Any more. (a) Anything or something additional or further; as, I do not need any more. (b) Adverbially: Further; beyond a certain time; as, do not think any more about it. -- No more, not anything more; nothing in addition. -- The more and less, the high and low. [Obs.] Shak. "All cried, both less and more." Chaucer.

  9. In addition; further; besides; again.

    Yet once more, O ye laurels, and once more,
    Ye myrtles brown, with ivy never sere,
    I come to pluck your berries harsh and crude.
    Milton.

    More and more, with continual increase. "Amon trespassed more and more." 2 Chron. xxxiii. 23. - - The more, to a greater degree; by an added quantity; for a reason already specified. -- The more -- the more, by how much more -- by so much more. "The more he praised it in himself, the more he seems to suspect that in very deed it was not in him." Milton. -- To be no more, to have ceased to be; as, Cassius is no more; Troy is no more.

    Those oracles which set the world in flames,
    Nor ceased to burn till kingdoms were no more.
    Byron.

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More

MORE, adjective [Latin magis; mare for mager; but this is conjecture.]

1. Greater in quality, degree or amount; in a general sense; as more land; more water; more courage; more virtue; more power or wisdom; more love; more praise; more light. It is applicable to every thing, material or immaterial.

2. Greater in number; exceeding in numbers; as more men; more virtues; more years.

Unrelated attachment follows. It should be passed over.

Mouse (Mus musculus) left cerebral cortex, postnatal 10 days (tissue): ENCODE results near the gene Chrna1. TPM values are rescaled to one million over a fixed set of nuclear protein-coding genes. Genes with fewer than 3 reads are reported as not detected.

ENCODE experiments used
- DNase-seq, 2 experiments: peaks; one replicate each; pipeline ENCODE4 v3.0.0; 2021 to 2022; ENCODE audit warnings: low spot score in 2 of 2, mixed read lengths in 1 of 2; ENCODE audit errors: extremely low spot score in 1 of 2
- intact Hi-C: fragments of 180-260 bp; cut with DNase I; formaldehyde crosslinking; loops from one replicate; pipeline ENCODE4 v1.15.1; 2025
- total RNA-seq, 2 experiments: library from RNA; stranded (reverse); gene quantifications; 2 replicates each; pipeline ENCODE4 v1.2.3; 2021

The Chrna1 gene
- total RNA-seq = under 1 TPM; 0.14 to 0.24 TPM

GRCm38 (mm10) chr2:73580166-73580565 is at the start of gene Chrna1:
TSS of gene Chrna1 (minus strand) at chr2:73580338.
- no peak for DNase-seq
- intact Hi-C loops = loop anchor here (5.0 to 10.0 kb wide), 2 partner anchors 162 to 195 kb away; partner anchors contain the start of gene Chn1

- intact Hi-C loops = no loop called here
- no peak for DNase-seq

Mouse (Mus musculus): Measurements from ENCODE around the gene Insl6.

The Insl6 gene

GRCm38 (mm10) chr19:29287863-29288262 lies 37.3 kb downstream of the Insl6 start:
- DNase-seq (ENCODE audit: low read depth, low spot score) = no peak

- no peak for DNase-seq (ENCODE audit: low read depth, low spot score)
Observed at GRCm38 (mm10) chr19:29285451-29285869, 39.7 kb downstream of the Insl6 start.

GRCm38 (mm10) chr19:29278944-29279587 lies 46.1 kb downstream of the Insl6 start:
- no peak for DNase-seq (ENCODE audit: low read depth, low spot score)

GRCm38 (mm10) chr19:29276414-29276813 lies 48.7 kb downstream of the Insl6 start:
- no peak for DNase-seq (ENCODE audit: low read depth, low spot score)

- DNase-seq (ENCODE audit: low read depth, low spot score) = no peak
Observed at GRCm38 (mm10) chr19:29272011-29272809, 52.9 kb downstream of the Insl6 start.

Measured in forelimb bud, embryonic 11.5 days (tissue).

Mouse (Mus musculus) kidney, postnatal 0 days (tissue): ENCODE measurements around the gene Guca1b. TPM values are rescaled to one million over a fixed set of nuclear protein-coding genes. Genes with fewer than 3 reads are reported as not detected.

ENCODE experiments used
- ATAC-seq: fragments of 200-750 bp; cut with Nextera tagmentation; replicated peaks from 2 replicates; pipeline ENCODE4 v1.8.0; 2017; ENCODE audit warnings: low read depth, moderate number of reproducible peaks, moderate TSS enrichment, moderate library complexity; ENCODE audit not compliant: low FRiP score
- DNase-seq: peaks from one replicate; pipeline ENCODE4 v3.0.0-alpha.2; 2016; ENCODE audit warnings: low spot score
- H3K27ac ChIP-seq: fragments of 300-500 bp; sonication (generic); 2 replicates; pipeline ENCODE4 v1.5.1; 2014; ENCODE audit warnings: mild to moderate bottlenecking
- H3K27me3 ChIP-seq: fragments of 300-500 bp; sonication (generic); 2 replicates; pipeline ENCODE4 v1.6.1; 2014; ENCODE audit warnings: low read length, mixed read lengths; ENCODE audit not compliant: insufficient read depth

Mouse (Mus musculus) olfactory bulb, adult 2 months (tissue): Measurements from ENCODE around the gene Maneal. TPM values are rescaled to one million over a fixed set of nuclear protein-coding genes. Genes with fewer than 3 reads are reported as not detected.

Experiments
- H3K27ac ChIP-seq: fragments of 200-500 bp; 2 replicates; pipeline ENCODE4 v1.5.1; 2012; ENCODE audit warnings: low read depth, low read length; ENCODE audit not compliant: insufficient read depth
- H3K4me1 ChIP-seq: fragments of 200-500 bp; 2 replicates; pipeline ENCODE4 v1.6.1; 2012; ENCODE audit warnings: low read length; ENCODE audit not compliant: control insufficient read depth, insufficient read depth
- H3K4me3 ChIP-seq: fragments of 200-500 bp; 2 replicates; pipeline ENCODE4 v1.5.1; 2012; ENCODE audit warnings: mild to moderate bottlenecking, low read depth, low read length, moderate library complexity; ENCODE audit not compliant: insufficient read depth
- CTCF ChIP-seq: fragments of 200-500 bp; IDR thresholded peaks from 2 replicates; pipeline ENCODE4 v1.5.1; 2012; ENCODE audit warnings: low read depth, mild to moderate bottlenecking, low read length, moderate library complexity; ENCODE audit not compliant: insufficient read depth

The children of Israel are more than we. Exodus 1:9.

3. Greater.

The more part knew not why they had come together. Acts 19:32.

4. Added to some former number; additional.

But Montague demands one labor more

MORE, adverb To a greater degree.

Israel loved Joseph more than all his children. Genesis 37:3.

1. It is used with the.

They hated him yet the more Genesis 37:3.

2. It is used to modify an adjective and form the comparative degree, having the same force and effect as the termination er, in monosyllables; as more wise; more illustrious; more contemptible; more durable. It may be used before all adjectives which admit of comparison, and must be used before polysyllables.

3. A second or another time; again. I expected to hear of him mo more

The dove returned not to him again any more Genesis 8:12.

No more not continuing; existing no longer; gone; deceased or destroyed. Cassius is no more Troy is no more

No more is used in commands, in an elliptical form of address. No more! that is, say no more; let me hear no more In this use however, more when the sentence is complete, is a noun or substitute for a noun.

Much more in a greater degree or with more readiness; more abundantly.

MORE and more with continual increase.